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Structural steel products are invaluable to industries worldwide that require high-quality materials that will last generations. Steel building metals include premium metal channels, channel beams, steel beams, steel tees, and steel angles that are available cold rolled, hot rolled, or galvanized. Industrial Metal Supply is your trusted source for superior steel structural metals and accessory products.

The Channel Beam section is a cost-effective solution for short to medium span structures. The top deck can be manufactured with a variety of traction profiles, eliminating the need for field applied wearing surfaces. Standard Channel Beam sizes are listed below in 20", 24", 28", 32" and 36" depths, but custom sizes and adaptations such as extended flanges or 2nd cast curbs are easily attainable. While the Channel Beam section was originally developed for bridges, it is also popular for marine pier, building and garage applications.

Channel vs. I-Beam Frame?

You might be asking "which is better? channel or I-beam frames?" If you are confused as to why different trailers offer different frames, and which one you need, you are not alone. You want to make sure you are buying the best quality trailer on the market, and we are glad you are doing your homework. There are a lot of different frame materials available when buying a trailer, angle, tube, channel, and I-beam.  

We've made a simple and easy to understand comparison for you to determine which frame you need on your trailer, channel or I-beam.


Strong for how light weight it is, which can increase payload.

All surfaces can be coated to prevent corrosion.  


Not as strong as tubing or I-beam.

Under high stress, it can twist or bend sideways, it is not great for long unsupported spans.


Channel is remarkably strong for how light weight it is which makes it great for smaller payloads like our equipment haulers and utility trailers. It can be coated from all sides, unlike tubing, which can massively decrease corrosion on your main frame. We use channel on almost all our trailers for floor cross pieces.



Can handle vertical and horizontal stress

Best weight to strength ratio for high payloads.

Open construction can be coated on all surfaces to prevent corrosion.


Under high amounts of stress, long pieces are susceptible to twisting.


beam is best suited for high payloads on large trailers, that's why you'll find it on Lamar deckovers and dumps. It require re-enforcement to prevent twisting, and that's why we have torque tubes and underframe bridges standard on longer trailers. If you are looking for strength, I-beams are the way to go, look at building, especially steel buildings they are all made out of I-beam.

C-shaped channel beams

C-shaped channel beams, also called structural channel and parallel flange channel (PFC) beams, have a unique shape consisting of a wide web, typically aligned vertically, and two flanges that stick out from one side of the beam. The one-sided flanges make this beam easily discernible from other types of beams and give it the “C” shape.

Uses in the industry

C-shaped channel beams are not as commonly used as other profiles in the construction industry due to the inherent weakness in the design—because both flanges are on one side, the beam cannot bear as much weight as other structural steel beams. Therefore, the design of the structure must specifically call for a C-shaped beam, where the flat side is often mounted to another flat surface to maximize contact. Two C-shaped beams can also be welded together on the flat side to form an I-beam.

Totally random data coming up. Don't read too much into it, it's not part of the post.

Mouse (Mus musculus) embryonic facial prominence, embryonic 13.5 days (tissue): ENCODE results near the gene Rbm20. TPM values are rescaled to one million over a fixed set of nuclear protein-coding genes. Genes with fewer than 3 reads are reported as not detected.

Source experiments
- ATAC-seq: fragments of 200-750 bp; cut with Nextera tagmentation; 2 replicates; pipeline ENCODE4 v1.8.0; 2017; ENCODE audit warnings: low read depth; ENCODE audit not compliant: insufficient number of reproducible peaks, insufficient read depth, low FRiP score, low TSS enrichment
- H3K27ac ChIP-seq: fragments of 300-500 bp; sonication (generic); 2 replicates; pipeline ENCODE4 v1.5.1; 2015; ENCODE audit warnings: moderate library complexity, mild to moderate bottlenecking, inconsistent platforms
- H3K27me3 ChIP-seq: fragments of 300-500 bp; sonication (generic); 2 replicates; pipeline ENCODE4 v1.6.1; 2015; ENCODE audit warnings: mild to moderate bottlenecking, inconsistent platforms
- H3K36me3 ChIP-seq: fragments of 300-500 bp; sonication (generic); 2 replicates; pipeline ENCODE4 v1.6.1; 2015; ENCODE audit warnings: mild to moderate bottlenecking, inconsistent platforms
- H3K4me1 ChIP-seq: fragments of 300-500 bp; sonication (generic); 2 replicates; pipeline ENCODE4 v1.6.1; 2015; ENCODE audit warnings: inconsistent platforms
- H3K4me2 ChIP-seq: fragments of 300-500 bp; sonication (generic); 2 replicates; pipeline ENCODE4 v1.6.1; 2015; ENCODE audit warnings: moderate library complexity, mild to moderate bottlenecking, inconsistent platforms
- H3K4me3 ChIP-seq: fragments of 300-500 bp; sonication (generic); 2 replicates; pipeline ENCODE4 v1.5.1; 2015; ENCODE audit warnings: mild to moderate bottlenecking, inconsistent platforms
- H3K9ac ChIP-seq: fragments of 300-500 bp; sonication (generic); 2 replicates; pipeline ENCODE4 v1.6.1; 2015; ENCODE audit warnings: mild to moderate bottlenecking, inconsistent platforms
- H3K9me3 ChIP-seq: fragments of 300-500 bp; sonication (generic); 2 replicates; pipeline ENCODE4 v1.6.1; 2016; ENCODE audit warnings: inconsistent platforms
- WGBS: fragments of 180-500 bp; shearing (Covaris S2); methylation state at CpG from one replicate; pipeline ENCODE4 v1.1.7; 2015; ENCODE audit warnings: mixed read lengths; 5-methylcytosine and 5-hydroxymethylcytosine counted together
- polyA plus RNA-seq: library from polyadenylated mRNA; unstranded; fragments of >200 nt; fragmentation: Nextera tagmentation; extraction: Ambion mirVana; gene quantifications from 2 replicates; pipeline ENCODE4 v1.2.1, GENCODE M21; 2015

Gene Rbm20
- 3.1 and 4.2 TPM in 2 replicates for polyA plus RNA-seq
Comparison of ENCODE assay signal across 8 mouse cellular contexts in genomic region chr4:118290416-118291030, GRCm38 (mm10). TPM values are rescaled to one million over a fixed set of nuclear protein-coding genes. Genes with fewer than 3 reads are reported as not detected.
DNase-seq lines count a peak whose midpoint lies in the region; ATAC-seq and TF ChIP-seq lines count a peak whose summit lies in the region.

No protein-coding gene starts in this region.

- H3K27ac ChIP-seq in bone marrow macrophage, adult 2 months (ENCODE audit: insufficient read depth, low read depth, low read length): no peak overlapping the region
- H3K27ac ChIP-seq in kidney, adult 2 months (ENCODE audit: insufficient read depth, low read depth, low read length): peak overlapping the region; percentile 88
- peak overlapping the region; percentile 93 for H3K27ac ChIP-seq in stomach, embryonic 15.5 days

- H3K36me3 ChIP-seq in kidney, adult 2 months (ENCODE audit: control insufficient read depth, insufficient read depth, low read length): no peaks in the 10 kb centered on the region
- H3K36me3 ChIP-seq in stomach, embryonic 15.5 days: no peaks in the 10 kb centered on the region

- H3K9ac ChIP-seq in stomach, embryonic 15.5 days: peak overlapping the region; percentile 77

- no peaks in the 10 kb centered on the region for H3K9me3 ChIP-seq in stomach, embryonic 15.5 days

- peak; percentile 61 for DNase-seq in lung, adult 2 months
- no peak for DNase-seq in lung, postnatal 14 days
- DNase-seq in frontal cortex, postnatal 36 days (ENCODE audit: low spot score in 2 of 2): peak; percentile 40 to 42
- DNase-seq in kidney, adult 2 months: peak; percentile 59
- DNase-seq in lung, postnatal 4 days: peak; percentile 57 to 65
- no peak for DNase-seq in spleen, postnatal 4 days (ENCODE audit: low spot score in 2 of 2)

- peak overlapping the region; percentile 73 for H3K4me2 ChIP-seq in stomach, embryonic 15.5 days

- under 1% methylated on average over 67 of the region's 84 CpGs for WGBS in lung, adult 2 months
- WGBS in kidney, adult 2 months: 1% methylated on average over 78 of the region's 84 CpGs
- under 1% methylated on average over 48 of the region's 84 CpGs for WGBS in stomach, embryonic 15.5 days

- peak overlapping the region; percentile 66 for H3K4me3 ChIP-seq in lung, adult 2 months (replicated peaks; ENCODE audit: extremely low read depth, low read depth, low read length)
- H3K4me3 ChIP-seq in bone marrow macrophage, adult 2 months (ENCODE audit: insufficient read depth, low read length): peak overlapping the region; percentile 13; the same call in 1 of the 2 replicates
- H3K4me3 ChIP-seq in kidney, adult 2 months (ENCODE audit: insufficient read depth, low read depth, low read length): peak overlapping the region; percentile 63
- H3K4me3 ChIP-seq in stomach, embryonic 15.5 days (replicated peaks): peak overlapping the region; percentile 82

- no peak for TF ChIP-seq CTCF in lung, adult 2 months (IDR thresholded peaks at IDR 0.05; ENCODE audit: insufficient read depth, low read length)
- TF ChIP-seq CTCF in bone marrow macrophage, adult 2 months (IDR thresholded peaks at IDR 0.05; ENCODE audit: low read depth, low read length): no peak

Perfect your c-shape beam production

Though C-shaped beams may not be as common as other profiles, your structural steel fabrication company nonetheless needs to be able to produce these when needed. And, you’ll want to ensure that your beams are perfectly fabricated. you’ll be able to maximize the quality of your production and speed up your output.

I Beam

An l -beam is shaped like an I. The I beam consists of two horizontal planes, known as flanges, connected by one vertical component, or the web. I-beam has tapered edges and it gets its name from the fact that it looks like a capital I when you see it from its cross section. With an I-beam, the height of the cross section is higher than the width of its flange.


H-beams are shaped like an H. H-beam is a structural beam made of rolled steel. It is incredibly strong. It gets its name because it looks like a capital H over its cross-section.

H Beam Vs I Beam

H beams are made of rolled steel, and they get their name because the cross section resembles a capital H. Compared to an I beam, the H beam consists of longer flanges and a thicker centre web. The flanges on an I beam are tapered.

Difference Between H Beam and I Beam

H–beam: The H–beam looks like one piece of metal but it has a bevel where three pieces of metal come together. I-beam: An I-beam is not made by welding or riveting sheets of metal together and is only one piece of metal throughout.

I Beam vs W Beam

An I-beam has tapered flanges with a narrower flange than most wide flange beams, making it a lighter building material. A wide flange beam, with wider flanges and web than the I-beam, can handle more weight, but this makes it heavier overall.

What Size I Beam Do I Need?

Is Square Tubing Stronger Than I-Beam?

Rectangular tube with the longest dimension vertical is next and square is worst because the I for regular sections depends on the third power of the vertical dimension. Tube is stronger.

Construction Beams

Different types of beams are used in the construction of buildings and structures. These are horizontal structural elements that withstand vertical loads, shear forces, and bending moments. Beams transfer loads that imposed along their length to their end points such as walls, columns, foundations, etc.


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